In my projects, I have a helper function that does cleanup when I am finished using a Bitmap, named clearBitmap:

// Clear bitmap

public static void clearBitmap(Bitmap bm) {

bm.recycle();

System.gc();

}

 

Dealing with memory errors on Android apps seems to be the “problem child” issue that crops up the most (like too many threads on Blackberry apps – different post for a different day).

But like parenting a problem child, what’s called for is attention and intention to mitigate havoc wreaked.

Download and Play a WAV file… using Objective-C

Download and Play a WAV file… using Objective-C

A client had a question this morning about loading a WAV file over the web and playing it from within an iPhone app.

Turns out it’s not too difficult to do:

// Grab the sound we wish to play from across the web
NSData * data = [NSData dataWithContentsOfURL:[NSURL URLWithString:@”http://www.dailywav.com/0510/worstSunburn.wav”%5D%5D;

// Load the data into an AVAudioPlayer object
AVAudioPlayer * theAudio = [[AVAudioPlayer alloc] initWithData:data error:NULL];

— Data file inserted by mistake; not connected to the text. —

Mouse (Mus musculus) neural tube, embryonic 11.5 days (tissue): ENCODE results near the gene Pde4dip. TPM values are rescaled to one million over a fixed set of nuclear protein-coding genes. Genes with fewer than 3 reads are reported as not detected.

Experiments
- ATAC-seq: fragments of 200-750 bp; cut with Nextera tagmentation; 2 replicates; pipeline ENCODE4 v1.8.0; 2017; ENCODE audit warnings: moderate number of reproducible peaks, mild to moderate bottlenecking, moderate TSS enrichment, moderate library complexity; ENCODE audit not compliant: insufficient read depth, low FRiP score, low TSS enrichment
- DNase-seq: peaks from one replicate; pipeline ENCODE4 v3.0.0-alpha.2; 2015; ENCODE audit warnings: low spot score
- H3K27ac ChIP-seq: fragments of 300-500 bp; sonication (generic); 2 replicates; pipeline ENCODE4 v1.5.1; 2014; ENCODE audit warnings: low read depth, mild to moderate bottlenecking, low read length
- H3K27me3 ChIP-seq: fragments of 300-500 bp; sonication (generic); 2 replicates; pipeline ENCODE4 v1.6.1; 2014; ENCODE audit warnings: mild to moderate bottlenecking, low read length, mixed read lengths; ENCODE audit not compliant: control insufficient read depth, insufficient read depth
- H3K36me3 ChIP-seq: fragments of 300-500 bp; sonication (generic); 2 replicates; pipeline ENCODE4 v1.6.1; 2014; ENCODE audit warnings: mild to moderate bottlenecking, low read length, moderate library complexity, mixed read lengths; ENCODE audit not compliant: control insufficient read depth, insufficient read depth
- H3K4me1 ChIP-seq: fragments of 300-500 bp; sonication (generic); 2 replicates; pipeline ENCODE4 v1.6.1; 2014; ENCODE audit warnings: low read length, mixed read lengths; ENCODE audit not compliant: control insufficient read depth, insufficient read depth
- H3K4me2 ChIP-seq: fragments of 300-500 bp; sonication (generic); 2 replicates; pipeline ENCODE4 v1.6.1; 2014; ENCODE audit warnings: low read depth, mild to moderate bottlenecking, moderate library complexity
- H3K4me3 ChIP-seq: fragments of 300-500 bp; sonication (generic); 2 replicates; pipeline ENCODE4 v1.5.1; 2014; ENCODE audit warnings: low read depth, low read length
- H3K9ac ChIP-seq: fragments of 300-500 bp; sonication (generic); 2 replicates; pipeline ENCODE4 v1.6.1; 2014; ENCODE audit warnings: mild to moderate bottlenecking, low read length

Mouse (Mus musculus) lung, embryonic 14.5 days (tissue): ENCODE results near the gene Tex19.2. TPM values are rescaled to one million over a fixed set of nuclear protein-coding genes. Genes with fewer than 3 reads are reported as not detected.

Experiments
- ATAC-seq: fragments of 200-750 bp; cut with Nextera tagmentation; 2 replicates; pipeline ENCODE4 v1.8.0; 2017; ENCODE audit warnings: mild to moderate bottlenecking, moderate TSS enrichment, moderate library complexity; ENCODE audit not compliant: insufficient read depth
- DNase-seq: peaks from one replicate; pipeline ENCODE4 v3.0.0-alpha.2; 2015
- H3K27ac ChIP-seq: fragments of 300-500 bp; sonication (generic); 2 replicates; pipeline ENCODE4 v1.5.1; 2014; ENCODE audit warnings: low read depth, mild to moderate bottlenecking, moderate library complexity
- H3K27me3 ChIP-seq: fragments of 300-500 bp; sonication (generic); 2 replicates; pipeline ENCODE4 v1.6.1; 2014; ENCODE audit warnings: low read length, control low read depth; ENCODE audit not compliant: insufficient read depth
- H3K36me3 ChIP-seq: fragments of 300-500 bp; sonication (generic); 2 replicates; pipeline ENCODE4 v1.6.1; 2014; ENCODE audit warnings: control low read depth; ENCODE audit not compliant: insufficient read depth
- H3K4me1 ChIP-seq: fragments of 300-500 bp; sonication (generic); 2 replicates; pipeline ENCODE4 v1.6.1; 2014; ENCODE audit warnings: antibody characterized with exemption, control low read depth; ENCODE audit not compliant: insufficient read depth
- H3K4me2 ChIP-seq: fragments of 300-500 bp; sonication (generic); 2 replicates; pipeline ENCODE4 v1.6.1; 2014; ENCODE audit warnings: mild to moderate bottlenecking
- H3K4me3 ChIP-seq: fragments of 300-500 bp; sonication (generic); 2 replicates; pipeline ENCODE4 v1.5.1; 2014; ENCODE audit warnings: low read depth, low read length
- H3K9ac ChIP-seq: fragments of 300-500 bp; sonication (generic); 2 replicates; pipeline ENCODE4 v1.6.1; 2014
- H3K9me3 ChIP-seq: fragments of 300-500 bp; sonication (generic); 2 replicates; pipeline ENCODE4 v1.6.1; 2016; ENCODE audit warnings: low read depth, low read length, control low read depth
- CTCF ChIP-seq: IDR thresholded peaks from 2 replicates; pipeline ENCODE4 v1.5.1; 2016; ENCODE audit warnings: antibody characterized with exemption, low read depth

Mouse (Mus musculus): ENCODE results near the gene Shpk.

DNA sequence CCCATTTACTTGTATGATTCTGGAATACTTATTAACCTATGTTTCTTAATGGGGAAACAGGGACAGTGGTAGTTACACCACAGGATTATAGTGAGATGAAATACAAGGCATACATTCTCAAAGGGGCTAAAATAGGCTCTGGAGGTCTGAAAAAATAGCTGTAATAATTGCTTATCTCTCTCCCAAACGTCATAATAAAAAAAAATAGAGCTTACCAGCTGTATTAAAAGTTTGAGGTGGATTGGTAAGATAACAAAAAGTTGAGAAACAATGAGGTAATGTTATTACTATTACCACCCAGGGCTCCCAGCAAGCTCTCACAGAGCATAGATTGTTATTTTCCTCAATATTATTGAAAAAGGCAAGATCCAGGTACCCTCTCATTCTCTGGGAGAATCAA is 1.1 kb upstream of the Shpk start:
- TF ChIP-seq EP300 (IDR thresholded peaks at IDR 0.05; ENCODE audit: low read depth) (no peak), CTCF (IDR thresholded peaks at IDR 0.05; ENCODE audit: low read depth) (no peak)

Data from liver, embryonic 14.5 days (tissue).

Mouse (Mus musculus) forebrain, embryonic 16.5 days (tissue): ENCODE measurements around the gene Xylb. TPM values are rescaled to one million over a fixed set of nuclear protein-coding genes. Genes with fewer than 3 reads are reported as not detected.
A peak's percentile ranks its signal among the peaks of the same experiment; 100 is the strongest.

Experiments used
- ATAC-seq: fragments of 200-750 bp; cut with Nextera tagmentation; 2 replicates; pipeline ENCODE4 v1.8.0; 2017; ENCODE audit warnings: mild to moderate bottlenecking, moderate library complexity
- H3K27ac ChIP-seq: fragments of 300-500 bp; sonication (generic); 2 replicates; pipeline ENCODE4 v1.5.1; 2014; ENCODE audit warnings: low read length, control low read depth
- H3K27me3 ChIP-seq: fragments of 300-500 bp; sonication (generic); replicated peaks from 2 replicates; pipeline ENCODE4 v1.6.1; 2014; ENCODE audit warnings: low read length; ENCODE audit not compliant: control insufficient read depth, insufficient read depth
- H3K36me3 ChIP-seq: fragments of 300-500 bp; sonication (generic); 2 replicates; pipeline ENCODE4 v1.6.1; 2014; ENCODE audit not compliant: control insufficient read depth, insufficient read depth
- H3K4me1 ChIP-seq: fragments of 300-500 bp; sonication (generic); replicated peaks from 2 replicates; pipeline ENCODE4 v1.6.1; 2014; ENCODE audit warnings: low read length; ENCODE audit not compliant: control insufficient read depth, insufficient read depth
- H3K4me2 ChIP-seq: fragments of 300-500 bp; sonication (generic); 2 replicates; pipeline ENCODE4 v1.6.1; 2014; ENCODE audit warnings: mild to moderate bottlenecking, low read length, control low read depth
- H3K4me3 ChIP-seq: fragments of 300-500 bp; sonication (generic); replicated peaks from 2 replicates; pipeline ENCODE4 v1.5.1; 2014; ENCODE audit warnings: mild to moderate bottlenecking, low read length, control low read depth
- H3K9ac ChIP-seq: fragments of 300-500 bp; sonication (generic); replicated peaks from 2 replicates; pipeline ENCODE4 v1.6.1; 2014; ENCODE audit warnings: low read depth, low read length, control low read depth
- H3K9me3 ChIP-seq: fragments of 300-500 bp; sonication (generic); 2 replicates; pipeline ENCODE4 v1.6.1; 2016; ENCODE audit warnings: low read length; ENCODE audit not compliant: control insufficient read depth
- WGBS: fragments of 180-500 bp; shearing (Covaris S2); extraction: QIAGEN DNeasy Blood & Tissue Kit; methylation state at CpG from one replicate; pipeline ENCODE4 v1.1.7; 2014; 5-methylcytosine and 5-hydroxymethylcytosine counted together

// Play the sound file
[theAudio play];

Easy, Peasy.

Blackberry Browser “Secret Sauce”

Blackberry Browser “Secret Sauce”

Anyone who has tried to use BrowserField or RenderingApplication on Blackberry 4.6 and 4.7 has probably run into this: you implement an embedded browser field in your app, and notice that the pages that render in your application look like crap, but when viewed under the regular browser everything looks normal.

What gives?

Well, as it turns out, BrowserField (4.6 and 4.7) and the full blown Browser app use two different rendering engines.

Ugh.

So, what is one to do?  Suffer in silence?  Rage against the night?

Nope.  Do this:

// When setting the properties for your rendering session use this
// undocumented bit of magic

_renderingSession.getRenderingOptions().setProperty(RenderingOptions.CORE_OPTIONS_GUID, 17000, true);

This little undocumented gem now makes your embedded browser field use the same rendering engine as the browser.

If you’re using 5.0, the new BrowserField2 is the way to go.  Different article for a different day.

I’m not sure why it seems like every common thing you want to do on Blackberry has to be a total hassle.

But I’m hoping this little jewel will help the next guy down the road spend a lot less time trolling the wilds of StackOverflow and the Blackberry Forums, and more time finishing their project.